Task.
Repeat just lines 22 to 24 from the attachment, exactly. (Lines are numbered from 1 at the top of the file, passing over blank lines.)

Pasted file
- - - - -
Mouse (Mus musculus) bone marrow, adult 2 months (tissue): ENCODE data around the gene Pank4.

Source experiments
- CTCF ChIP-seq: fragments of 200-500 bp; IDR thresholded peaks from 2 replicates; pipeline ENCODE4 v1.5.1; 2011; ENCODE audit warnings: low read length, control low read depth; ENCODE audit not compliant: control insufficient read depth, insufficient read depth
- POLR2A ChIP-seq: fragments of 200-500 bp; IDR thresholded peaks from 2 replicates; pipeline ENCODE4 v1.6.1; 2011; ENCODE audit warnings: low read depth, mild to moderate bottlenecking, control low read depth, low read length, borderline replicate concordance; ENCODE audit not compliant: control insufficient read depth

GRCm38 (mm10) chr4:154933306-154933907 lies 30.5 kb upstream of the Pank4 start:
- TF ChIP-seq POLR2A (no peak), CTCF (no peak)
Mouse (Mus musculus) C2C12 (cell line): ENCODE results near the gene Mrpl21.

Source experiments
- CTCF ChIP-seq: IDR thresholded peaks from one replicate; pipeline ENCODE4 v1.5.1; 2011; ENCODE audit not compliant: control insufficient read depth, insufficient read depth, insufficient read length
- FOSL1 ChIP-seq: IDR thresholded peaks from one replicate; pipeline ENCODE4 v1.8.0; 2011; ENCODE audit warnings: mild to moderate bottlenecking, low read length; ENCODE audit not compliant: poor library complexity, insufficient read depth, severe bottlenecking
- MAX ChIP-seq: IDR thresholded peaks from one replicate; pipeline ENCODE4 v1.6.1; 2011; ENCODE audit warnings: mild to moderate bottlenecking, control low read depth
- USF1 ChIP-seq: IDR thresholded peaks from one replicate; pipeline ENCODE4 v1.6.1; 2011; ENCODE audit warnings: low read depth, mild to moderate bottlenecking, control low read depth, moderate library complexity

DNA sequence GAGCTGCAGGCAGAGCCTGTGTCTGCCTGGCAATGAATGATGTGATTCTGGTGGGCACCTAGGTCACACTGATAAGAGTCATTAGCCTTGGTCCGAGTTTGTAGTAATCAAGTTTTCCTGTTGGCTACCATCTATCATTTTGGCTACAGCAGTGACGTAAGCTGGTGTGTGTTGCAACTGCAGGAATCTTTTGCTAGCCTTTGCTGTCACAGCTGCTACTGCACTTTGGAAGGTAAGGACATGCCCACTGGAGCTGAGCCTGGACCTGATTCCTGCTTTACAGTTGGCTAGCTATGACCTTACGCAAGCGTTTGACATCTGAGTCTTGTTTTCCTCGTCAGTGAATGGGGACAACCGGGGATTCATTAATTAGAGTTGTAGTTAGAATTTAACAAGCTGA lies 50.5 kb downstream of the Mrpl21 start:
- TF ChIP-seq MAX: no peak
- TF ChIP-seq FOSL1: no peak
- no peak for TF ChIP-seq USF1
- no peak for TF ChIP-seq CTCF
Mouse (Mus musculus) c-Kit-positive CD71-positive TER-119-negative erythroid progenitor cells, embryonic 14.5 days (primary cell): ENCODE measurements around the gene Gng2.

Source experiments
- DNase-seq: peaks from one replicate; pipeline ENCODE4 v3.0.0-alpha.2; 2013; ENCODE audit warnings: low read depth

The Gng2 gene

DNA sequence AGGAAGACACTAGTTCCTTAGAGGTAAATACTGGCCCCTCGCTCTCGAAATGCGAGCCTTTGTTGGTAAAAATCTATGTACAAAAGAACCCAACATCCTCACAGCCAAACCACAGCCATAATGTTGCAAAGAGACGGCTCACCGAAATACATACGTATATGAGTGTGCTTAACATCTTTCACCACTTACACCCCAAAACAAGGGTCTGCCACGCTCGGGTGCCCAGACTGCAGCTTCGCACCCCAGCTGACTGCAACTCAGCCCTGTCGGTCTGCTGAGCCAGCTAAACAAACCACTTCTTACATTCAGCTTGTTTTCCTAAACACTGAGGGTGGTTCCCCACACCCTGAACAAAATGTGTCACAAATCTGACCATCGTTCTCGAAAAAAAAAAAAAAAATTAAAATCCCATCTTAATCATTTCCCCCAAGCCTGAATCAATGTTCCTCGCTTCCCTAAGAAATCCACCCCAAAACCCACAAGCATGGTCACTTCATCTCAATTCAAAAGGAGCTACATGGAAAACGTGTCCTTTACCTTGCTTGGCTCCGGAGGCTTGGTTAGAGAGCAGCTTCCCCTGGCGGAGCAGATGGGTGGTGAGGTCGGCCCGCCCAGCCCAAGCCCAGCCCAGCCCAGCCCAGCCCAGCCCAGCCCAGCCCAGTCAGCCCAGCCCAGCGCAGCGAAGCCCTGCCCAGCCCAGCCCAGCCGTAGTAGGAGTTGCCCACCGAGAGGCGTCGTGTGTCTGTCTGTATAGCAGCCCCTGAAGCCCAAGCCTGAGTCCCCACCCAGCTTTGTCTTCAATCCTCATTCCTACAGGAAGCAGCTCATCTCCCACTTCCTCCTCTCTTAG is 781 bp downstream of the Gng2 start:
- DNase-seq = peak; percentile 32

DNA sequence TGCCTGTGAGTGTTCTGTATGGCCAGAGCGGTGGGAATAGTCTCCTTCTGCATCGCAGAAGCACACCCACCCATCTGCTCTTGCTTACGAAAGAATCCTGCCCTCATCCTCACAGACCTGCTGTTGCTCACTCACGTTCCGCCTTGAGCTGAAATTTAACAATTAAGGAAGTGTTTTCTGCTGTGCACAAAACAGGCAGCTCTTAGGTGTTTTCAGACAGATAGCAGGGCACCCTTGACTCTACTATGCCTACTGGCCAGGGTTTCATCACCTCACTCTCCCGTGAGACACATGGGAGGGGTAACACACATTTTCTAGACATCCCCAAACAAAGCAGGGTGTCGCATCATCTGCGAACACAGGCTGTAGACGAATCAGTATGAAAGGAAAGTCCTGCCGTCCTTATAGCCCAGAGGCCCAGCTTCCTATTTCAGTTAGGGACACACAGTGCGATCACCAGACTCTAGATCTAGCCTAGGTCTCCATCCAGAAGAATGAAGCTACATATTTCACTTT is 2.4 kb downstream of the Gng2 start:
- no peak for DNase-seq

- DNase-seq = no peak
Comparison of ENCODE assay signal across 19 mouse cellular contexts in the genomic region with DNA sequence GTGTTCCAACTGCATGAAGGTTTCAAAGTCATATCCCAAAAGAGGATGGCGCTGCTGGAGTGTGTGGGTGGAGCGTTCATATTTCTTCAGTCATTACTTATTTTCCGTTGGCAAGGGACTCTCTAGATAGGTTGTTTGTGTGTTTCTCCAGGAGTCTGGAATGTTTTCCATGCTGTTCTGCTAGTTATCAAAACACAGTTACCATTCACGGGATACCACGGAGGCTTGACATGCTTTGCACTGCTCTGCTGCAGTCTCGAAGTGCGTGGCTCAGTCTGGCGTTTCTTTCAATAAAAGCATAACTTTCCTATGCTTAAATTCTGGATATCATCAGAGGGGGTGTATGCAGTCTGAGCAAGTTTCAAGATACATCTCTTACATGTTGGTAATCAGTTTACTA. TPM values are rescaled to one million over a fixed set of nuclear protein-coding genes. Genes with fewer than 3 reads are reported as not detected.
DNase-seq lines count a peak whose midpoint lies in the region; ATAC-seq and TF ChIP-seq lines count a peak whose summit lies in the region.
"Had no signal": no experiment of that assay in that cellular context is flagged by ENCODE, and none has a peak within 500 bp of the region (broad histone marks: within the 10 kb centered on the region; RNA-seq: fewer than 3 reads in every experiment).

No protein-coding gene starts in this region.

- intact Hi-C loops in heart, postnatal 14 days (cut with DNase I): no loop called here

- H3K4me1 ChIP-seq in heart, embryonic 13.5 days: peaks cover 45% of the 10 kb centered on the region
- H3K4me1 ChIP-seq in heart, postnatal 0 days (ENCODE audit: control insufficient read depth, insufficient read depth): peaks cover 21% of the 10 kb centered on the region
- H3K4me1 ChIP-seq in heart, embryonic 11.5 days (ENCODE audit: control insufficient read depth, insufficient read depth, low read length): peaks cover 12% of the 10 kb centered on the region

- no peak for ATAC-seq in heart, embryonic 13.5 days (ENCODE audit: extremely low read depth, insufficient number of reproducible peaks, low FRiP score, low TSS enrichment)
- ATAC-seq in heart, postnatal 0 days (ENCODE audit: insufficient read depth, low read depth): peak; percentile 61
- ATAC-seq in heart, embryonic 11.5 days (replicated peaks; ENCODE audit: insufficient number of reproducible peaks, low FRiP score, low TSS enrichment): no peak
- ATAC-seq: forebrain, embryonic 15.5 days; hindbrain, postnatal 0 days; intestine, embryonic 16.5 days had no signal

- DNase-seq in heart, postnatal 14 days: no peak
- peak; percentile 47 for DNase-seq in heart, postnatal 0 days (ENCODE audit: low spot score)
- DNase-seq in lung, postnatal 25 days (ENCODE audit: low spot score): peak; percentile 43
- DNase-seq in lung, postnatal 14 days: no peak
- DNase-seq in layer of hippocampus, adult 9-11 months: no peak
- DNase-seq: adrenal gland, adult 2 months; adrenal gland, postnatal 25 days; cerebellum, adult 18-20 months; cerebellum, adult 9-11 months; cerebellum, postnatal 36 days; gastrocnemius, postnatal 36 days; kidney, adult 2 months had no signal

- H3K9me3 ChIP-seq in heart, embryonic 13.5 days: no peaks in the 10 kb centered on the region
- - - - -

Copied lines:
DNA sequence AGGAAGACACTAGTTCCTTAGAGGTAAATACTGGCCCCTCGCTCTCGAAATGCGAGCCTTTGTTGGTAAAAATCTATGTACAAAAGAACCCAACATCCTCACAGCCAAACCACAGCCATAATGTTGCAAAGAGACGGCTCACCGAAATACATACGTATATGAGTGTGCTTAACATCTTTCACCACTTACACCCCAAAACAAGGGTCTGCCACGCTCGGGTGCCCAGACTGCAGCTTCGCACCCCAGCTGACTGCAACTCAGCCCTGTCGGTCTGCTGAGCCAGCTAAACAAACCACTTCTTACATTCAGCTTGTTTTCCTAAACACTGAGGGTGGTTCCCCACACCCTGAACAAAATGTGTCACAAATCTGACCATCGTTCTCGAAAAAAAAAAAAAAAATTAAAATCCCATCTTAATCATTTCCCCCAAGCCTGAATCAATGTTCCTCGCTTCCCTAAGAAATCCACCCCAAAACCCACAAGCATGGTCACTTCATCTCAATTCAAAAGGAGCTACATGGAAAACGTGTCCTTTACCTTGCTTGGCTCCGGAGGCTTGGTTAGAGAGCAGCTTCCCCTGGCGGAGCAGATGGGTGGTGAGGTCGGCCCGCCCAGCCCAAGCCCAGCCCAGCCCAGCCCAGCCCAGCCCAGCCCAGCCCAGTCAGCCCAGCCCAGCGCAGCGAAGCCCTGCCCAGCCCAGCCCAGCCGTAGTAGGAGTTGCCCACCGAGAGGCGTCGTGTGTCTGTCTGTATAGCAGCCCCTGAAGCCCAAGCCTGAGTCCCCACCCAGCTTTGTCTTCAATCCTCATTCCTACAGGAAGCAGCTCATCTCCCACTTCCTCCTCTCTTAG is 781 bp downstream of the Gng2 start:
- DNase-seq = peak; percentile 32

DNA sequence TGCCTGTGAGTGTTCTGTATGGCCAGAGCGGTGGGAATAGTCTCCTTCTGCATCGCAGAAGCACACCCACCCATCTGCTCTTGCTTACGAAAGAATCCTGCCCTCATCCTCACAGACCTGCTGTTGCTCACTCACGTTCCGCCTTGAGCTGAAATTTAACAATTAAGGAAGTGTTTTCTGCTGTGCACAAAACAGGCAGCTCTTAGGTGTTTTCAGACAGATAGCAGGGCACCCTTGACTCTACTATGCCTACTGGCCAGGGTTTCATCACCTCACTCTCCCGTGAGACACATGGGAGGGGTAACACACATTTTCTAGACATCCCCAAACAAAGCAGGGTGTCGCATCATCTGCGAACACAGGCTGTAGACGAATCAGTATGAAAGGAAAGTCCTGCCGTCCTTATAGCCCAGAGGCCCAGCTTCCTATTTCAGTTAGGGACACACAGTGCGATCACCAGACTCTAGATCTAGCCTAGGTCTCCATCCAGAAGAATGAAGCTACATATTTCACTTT is 2.4 kb downstream of the Gng2 start: